Keeyo, a mobile app, provides a reliable and affordable childcare service for NYU faculty and students. We believe this is a dynamic and engaging community that will provide many opportunities to pursue personal, social and professional interests outside of every working parent’s daily life. It is part of a new initiative by NYU’s Provost Office for Work-Life Balance.
Child care is a critical matter for every working parent, and we understand that finding the right child care service for a family takes numerous factors into considerations. We believe this is a new interactive, community-based mobile app that will allow the users to ask questions and participate in conversations with respect to childcare, wellness, work/life balance and more.
New York University has an estimated 9700 full time and part time faculty and over 2700 administrative staff. Over 53,000 students are enrolled in NYU as of Fall 2018 and approximately 5% of PhD and graduate students are parents too. Since some years, there has been an increasing need for efficient child care services at NYU. New York City is also one of the world’s most expensive city and students often find it hard to afford their living expenses without having a part-time job.
What if we can build a reasonable solution that connects NYU faculty wanting the above benefits with students who would want to take care good care of faculty’s children? Would this service not provide an improved work-life balance?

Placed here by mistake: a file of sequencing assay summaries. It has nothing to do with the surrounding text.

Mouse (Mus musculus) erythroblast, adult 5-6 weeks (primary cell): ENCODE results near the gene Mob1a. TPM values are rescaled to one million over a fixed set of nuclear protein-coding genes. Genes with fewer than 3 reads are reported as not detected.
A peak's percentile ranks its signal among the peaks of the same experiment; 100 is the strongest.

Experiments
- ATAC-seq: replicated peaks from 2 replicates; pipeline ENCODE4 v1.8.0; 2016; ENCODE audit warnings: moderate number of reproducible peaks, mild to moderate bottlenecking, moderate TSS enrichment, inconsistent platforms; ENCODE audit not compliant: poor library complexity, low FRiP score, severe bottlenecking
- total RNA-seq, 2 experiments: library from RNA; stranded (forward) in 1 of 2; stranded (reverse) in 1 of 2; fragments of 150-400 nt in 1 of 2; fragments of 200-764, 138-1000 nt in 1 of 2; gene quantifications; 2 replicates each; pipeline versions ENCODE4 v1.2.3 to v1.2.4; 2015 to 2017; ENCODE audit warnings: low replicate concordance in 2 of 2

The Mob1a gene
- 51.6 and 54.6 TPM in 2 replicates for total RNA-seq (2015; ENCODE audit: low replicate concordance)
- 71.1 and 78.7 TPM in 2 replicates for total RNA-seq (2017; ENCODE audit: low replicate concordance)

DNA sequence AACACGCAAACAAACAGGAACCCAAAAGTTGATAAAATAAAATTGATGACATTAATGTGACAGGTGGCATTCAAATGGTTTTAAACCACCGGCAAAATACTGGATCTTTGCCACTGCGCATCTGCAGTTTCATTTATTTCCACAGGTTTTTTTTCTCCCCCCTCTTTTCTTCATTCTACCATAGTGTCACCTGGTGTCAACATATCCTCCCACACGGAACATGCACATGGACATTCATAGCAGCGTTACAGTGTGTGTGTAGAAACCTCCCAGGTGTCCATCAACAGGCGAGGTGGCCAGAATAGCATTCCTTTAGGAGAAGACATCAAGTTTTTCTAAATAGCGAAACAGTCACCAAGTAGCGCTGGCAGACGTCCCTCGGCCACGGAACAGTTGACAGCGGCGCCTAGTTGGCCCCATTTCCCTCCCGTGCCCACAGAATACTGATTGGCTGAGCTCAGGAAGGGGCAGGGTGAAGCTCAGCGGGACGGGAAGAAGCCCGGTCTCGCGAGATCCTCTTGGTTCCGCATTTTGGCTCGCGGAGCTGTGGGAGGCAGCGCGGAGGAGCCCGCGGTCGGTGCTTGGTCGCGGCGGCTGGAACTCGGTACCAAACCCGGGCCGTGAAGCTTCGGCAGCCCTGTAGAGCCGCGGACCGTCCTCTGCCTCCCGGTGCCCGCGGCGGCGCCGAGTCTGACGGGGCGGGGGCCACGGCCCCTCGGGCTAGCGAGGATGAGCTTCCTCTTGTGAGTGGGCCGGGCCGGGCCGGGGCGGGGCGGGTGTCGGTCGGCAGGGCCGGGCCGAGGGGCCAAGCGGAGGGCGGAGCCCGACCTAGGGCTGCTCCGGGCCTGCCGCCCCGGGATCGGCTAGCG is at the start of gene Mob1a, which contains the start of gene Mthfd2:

I started by interviewing several stakeholders in order to fully understand their needs and demands, considering diverse factors for each family. Moreover, I finalized our in-depth research about their opinions, and thereafter identified three key design goals that Keeyo should achieve. Having these goals was helpful in prioritizing our features as well.
KEY STAKEHOLDERS & VALUE ADDITION
Post interviews with various departments and administrative units at NYU we mapped out the value-adds for our stakeholders in the NYU Community.
After identifying the needs of key stakeholders, we brainstormed the features that would help each stakeholder to complete their vital task. Then we mapped the primary flow of pick-up request system.
Quick first prototypes done on paper for some guerrilla usability testing with co-workers and to get a sense of how things will proceed in the app.
We conducted in-person usability tests with 50 participants including NYU faculty, staff, and student groups using a participatory design approach to engage them in the design and development of specific mobile features as well as the interaction flow of the service. During user testing session, we were able to gather wide feedback from a variety of parents. For instance, they emphasized essential issues including how to keep the information used by the matching algorithm private issue, easy communication with caregivers, continuity, and convenience. We received feedbacks on user flow, visibility of key information and ease-of-use. These interviews took place in second rounds with findings implemented into the design after every round.